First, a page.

Professor Kirk Hazen took the opportunity to reflect upon our screening of
hilbilly that took place
on February 22, 2019: Part of the WVU Humanities Center's
Quality of Life Speakers Series.
On February 22, 2019, Sally Rubin presented the film hillbilly to a crowd that ranged in age from 18 to 80. Rubin is the co-director, with Ashley York, of hillbilly, and she came to WVU as part of the WVU Humanities Center Quality of Life series. The Center’s events in that week also featured a much anticipated but unrealized reading from Silas House’s Southernmost and a book-launch panel from the editors and authors of Appalachian Reckoning (Anthony Harkins and Meredith McCarroll, editors). The hope that stretched across these events was that people would better understand the complexity of the region’s history, the effects of entrenched stereotypes, and the diversity of Appalachians.
The directors have woven several major threads through hillbilly’s chapters. One prominent theme is the long history of representation in literature and media about Appalachia, from color writers spinning apocryphal tales to Snuffy Smith aping rural poverty to the entire globe, to Orange is the New Black. The other two main themes were intertwined with each other. On the national front, the directors frame the film with a refreshingly humane family discussion of the political choices in the 2016 presidential election and the attention the nation paid to Appalachia. On the personal front, the film focused on Ashley York’s personal journey away from eastern Kentucky, an exodus that so many Appalachians have made over the last century. As Elizabeth Catte (who spoke at WVU in February 2018) writes: “You might think our biggest export is coal, but it’s actually people” (2018:11).
In every section of the film, the word accent showed up in every chapter and was closely tied to perceptions of Appalachia. Complaints about accents have been present for a long time , and Appalachians who travel outside the region frequently encounter questions about where they are from and stereotypical jokes. Stereotypes about Appalachian speech are nothing new, but hearing how they affect real people on the receiving end of those stereotypical comments helps to show how the steaming piles of negative assumptions corrupt confidence and erode people’s self-worth.
Yet most people outside the region see Appalachia as a single entity and have only simplistic complaints about it. Elizabeth Catte writes about why liberals outside the region ridicule it and what they could gain from a good history lesson. Rubin and York’s film hillbilly provides exactly the right retort with a visual account of the complex issues in the Appalachian region. Catte’s own book, What You are Getting Wrong About Appalachia (Belt Publishing) has been a major influence on how people think about the region since its release in Spring 2018. Appalachia has been used as a whipping-post for a long time, and in the 2016 elections, the region was used as an excuse to make those downtrodden by the results feel better about finding someone to blame. The film hillbilly directly addresses this scapegoating of Appalachia through discussions with York’s family.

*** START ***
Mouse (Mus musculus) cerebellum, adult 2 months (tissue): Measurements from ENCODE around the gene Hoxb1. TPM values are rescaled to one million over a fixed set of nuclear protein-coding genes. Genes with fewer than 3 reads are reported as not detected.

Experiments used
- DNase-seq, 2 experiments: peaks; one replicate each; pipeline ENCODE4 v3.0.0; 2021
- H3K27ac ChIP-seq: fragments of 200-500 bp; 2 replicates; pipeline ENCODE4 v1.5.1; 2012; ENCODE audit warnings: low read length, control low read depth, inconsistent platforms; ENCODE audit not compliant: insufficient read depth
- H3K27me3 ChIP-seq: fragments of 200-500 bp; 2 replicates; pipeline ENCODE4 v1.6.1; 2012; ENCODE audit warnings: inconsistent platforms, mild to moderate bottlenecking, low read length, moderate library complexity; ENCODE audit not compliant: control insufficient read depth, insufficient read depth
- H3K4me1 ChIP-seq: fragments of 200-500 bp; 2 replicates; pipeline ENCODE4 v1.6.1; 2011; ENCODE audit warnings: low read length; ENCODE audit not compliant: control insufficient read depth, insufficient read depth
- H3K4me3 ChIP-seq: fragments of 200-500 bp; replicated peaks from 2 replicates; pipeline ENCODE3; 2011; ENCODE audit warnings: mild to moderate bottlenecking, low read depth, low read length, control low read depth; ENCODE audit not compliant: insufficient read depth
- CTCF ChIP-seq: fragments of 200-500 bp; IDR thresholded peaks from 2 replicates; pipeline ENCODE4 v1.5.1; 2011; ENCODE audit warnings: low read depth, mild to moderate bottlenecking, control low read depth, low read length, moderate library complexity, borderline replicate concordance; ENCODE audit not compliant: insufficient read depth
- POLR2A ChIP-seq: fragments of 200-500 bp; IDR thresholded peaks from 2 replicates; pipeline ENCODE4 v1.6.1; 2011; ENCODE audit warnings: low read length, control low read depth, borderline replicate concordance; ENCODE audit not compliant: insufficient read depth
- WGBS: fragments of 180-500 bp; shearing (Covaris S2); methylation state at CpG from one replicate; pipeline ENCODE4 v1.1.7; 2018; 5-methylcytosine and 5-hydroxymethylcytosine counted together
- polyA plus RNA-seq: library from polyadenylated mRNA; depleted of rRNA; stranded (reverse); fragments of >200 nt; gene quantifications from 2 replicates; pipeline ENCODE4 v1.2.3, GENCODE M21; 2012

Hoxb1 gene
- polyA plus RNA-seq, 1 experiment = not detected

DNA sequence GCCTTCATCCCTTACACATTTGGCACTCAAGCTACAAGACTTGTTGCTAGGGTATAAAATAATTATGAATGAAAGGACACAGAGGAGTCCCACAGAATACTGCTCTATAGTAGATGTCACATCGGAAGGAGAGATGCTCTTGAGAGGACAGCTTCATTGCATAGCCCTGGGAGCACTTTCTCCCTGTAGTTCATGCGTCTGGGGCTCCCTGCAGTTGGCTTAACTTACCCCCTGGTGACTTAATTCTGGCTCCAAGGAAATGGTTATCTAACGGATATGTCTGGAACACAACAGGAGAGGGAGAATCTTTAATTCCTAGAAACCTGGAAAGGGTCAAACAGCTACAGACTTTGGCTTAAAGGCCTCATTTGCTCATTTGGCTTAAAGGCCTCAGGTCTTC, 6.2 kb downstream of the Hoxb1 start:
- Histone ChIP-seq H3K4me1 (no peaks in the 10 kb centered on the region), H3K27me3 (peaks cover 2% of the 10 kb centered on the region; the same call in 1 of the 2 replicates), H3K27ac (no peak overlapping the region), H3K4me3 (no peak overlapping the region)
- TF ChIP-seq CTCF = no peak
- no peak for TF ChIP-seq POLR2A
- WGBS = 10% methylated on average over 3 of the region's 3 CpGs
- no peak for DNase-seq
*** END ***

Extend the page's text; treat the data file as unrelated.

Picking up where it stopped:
Even the term “Appalachian” is complicated. Most people who are native to Appalachia do not grow up with the term Appalachian as a palpable social label. They identify neither positively nor negatively with the Appalachian region as a single, social entity—more local, regional identification is the norm. For this reason, it must be remembered that Appalachian is primarily a term used in colleges or craft fairs. As a geographic region, Appalachia constitutes 420 counties covering 13 states with a current population of about 22 million, according to the Appalachian Regional Commission (ARC), but few people see that space as a unified identity.
Language scholars who have worked on English varieties in Appalachia are drawing together their knowledge in a forthcoming book entitled Appalachian Englishes. Why the plural? Dialect variation in Appalachia ranges widely between Southern and Northern realms. In each you can find local variation that people hold as homey, warm, and comforting, but this variation differs from place to place. The language diversity in Appalachia is too great to be contained within one single variety.
The hillbilly film adds to the analysis of the history of hillbilly images. A history of a different hillbilly stereotypes will be unveiled in Professor Rosemary Hathaway’s book on character of the Mountaineer . As a character adopted by institutions such as universities, the Mountaineer has an official history dating back to the early 20th century. Hathaway explores how the character has developed since then with the competing pressures of students pushing the Mountaineer’s wilder traits and institutions attempting to mold the character into a respectable brand. Hathaway also illustrates the humanity that infuses the Mountaineer character with stories of how veterans returning from World War II embraced the Mountaineer image as an independent hero for immigrants and West Virginia natives alike.
Like Hathaway’s exposition, the film hillbilly brings the humanity needed to combat stereotypes to visual stories of Appalachia. The film hillbilly provides an exposition of the different voices to be found across the region.